And even as we work to eradicate polio we know that there is much work to be done in other areas, too. Here at the United Nations, I was told that:

 

  • 42 million people have the HIV Virus and this number is growing at a phenomenal rate each day.

 

  • Malaria is a major problem throughout the developing Hung developing world. Hunger is a significant issue in many parts of the world.

 

  • Avoidable blindness is an effective program but the need in this area is so great that we could be doing even more.

 

  • Population development is a concern to many people e in our world and in our own communities.

 

  • Diabetes affects large numbers of people and that number is growing.

 

  • and two billion people in this world cannot read.

 

The Programs Director for UNICEF told me that 1.2 billion people in this world do not have safe, clean water to drink. It was reported that 6,000 people die every day for the lack of clean water and proper sanitation and most of them are children. Scientists at the US Centers for Disease Control and Prevention tell me that the vast majority of infectious diseases are transmitted through unclean water including polio since poor sanitation is often a factor in polio transmission.

 

In developed countries, the problems are different though no less critical. Pollution, the lack of awareness about the importance of conservation, and poor irrigation practices put precious water resources at risk all over the world. Access to safe water is a growing concern - in fact, it is said that water could eventually' be more valuable than gold. I believe that in our second century of service, Rotarians will be developing more and more partnerships with UN agencies and other organizations to improve water safety and access throughout our world. I was in Paris in mid-October and met with the Director General and members of the senior staff at UNESCO. Water is of major concern at UNESCO.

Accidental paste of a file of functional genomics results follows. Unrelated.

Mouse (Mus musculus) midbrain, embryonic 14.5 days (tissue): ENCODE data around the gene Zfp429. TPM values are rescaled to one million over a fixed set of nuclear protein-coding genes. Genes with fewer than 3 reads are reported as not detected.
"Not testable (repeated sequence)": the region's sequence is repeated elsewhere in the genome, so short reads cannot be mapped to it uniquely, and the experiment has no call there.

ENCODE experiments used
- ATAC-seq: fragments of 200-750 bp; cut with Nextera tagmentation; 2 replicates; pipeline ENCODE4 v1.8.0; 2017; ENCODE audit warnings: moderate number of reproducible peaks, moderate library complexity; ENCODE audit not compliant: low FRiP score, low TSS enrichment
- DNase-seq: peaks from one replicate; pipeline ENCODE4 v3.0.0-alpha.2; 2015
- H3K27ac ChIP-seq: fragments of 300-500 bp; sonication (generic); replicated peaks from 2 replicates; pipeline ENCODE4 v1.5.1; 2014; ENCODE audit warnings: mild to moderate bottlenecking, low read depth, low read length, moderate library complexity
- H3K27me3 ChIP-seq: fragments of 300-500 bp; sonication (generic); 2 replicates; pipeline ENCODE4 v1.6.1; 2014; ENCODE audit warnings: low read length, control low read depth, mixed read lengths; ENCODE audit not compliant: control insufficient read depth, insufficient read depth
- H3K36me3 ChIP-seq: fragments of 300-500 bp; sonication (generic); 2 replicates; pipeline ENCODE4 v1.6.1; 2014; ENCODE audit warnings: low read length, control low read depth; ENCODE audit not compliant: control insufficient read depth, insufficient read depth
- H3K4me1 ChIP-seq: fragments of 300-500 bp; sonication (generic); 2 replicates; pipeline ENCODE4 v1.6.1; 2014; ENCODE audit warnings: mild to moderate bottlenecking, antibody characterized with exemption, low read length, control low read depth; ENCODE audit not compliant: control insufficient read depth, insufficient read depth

As we look forward to Rotary's future - it is appropriate to reflect upon our achievements but not to simply congratulate ourselves for a job well done. Instead, we must draw inspiration from past success to help us achieve the goals of a new century of service.

 

So let us Celebrate Rotary through countless acts of service to bring water to the thirsty, to heal the sick, to feed the hungry and to educate the illiterate.

 

Let us Celebrate Rotary by working toward our goal of a polio-free world.

 

Let us Celebrate Rotary by strengthening our existing partnerships with the United Nations and seeking opportunities to forge new alliances in our second century of service.

 

Glenn Estess, President 2004-2005

Rotary International

Rotary International UN Day